A novel by Don DeLillo
Nominated for the National Book Award. Garnered 11 votes (second highest total) in the New York Times poll of writers for the "Best Work of American Fiction in the past 25 years" in May 2006.
Published by Scribner,
1997, 827 pages. Jacket photo by André Kertész, 1972.
First British edition published by Picador, 1998, and Scribner Classic hardcover edition published June 2007.
See images on the Underworld editions page.
I am keeping track of the media coverage on the Underworld Media page.
Dedication: "to the memory of my mother and father"
What it's about:
The story of a baseball from 1951 to the early 1990's.
Here's the original dust jacket copy.
"He speaks in your voice, American, and there's a shine in his eye that's halfway hopeful."
Compare perhaps with the first line from Saul Bellow's The Adventures of Augie March: "I am an American, Chicago born—Chicago, that somber city—and go at things as I have taught myself, free-style, and will make the record in my own way: first to knock, first admitted; sometimes an innocent knock, sometimes a not so innocent."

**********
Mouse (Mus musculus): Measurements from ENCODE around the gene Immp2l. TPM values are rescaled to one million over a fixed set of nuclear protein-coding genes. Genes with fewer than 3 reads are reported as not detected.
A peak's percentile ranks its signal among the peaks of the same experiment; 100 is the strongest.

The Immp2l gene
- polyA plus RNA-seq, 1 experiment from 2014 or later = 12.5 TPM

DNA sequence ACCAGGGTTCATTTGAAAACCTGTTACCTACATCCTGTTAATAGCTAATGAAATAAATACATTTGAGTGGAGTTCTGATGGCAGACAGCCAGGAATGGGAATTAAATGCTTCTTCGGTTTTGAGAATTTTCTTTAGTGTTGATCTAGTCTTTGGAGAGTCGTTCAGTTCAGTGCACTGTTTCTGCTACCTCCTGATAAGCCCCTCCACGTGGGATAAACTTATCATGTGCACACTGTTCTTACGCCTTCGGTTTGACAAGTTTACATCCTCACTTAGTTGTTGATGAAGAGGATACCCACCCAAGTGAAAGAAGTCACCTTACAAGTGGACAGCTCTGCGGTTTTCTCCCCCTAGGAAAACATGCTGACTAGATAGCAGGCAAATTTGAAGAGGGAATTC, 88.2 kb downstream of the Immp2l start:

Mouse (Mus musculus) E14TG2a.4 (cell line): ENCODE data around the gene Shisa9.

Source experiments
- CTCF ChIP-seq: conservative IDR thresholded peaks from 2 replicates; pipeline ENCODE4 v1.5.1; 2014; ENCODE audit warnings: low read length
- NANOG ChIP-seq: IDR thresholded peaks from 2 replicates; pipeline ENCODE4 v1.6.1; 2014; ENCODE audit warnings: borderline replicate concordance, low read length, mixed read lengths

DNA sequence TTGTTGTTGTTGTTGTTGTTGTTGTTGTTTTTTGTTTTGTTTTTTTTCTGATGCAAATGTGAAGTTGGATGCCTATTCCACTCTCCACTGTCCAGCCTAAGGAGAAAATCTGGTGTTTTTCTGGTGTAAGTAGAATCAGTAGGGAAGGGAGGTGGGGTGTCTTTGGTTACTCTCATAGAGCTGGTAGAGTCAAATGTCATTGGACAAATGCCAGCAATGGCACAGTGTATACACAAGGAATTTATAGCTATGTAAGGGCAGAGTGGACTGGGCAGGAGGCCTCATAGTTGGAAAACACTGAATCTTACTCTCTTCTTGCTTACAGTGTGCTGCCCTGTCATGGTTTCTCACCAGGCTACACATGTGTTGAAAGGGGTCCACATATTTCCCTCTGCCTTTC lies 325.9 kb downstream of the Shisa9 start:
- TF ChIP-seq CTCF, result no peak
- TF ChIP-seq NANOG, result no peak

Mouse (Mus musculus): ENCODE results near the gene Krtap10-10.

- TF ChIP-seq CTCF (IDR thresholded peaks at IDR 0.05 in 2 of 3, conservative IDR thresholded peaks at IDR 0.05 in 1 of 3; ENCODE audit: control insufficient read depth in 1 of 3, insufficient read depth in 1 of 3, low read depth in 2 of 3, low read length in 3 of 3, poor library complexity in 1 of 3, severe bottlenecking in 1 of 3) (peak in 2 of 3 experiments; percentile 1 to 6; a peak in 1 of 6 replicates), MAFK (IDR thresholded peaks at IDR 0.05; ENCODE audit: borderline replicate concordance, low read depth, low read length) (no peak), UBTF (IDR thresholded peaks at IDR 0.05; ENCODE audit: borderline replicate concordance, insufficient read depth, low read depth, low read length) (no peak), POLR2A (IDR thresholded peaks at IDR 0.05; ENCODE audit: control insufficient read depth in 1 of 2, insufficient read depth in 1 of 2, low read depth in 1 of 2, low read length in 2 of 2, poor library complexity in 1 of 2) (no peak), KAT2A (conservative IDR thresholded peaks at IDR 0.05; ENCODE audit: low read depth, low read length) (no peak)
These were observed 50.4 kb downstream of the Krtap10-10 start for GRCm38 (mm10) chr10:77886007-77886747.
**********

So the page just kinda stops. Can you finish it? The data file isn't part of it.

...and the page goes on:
Hear DeLillo reading the first few lines:
What it's really about:
"In a novel about conflict on many levels, this was the primal clash--the tendency of the language to work in opposition to the enormous technology of war that dominated the era and shaped the books themes." --DeLillo from "The Power of History" essay, 1997.
"While I worked on the book, I gradually compiled a number of titles. I first hit upon Underworld when I started thinking about plutonium waste buried deep in the earth. Then about Pluto, the god of the dead and ruler of the world. New connections and meanings began to suggest themselves, and I recall drawing a circle around the title Underworld on a page filled with prospective titles." --DeLillo to Jonathan Bing, 1997